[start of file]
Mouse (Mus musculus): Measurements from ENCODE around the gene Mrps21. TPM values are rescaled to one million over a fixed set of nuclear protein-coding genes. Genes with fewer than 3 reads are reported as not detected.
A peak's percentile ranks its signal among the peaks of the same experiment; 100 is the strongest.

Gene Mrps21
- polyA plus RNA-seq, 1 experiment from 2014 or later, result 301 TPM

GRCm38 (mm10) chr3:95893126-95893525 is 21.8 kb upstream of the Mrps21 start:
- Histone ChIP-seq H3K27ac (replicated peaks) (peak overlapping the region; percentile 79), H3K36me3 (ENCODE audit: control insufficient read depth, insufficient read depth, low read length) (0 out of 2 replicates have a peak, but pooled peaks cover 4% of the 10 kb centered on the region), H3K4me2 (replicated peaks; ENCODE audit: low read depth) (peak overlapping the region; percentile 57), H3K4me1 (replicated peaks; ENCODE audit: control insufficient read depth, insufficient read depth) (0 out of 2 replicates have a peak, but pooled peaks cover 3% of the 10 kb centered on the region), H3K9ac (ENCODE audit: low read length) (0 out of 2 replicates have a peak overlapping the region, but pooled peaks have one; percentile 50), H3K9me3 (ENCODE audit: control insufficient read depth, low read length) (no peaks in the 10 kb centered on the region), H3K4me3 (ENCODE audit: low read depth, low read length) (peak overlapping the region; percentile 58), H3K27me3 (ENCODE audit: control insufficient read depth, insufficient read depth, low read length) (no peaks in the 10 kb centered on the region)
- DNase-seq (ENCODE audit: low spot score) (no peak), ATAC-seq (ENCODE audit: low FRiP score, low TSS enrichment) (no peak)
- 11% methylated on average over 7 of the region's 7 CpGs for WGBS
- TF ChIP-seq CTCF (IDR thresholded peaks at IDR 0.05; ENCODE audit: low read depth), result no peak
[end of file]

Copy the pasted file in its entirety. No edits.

Mouse (Mus musculus): Measurements from ENCODE around the gene Mrps21. TPM values are rescaled to one million over a fixed set of nuclear protein-coding genes. Genes with fewer than 3 reads are reported as not detected.
A peak's percentile ranks its signal among the peaks of the same experiment; 100 is the strongest.

Gene Mrps21
- polyA plus RNA-seq, 1 experiment from 2014 or later, result 301 TPM

GRCm38 (mm10) chr3:95893126-95893525 is 21.8 kb upstream of the Mrps21 start:
- Histone ChIP-seq H3K27ac (replicated peaks) (peak overlapping the region; percentile 79), H3K36me3 (ENCODE audit: control insufficient read depth, insufficient read depth, low read length) (0 out of 2 replicates have a peak, but pooled peaks cover 4% of the 10 kb centered on the region), H3K4me2 (replicated peaks; ENCODE audit: low read depth) (peak overlapping the region; percentile 57), H3K4me1 (replicated peaks; ENCODE audit: control insufficient read depth, insufficient read depth) (0 out of 2 replicates have a peak, but pooled peaks cover 3% of the 10 kb centered on the region), H3K9ac (ENCODE audit: low read length) (0 out of 2 replicates have a peak overlapping the region, but pooled peaks have one; percentile 50), H3K9me3 (ENCODE audit: control insufficient read depth, low read length) (no peaks in the 10 kb centered on the region), H3K4me3 (ENCODE audit: low read depth, low read length) (peak overlapping the region; percentile 58), H3K27me3 (ENCODE audit: control insufficient read depth, insufficient read depth, low read length) (no peaks in the 10 kb centered on the region)
- DNase-seq (ENCODE audit: low spot score) (no peak), ATAC-seq (ENCODE audit: low FRiP score, low TSS enrichment) (no peak)
- 11% methylated on average over 7 of the region's 7 CpGs for WGBS
- TF ChIP-seq CTCF (IDR thresholded peaks at IDR 0.05; ENCODE audit: low read depth), result no peak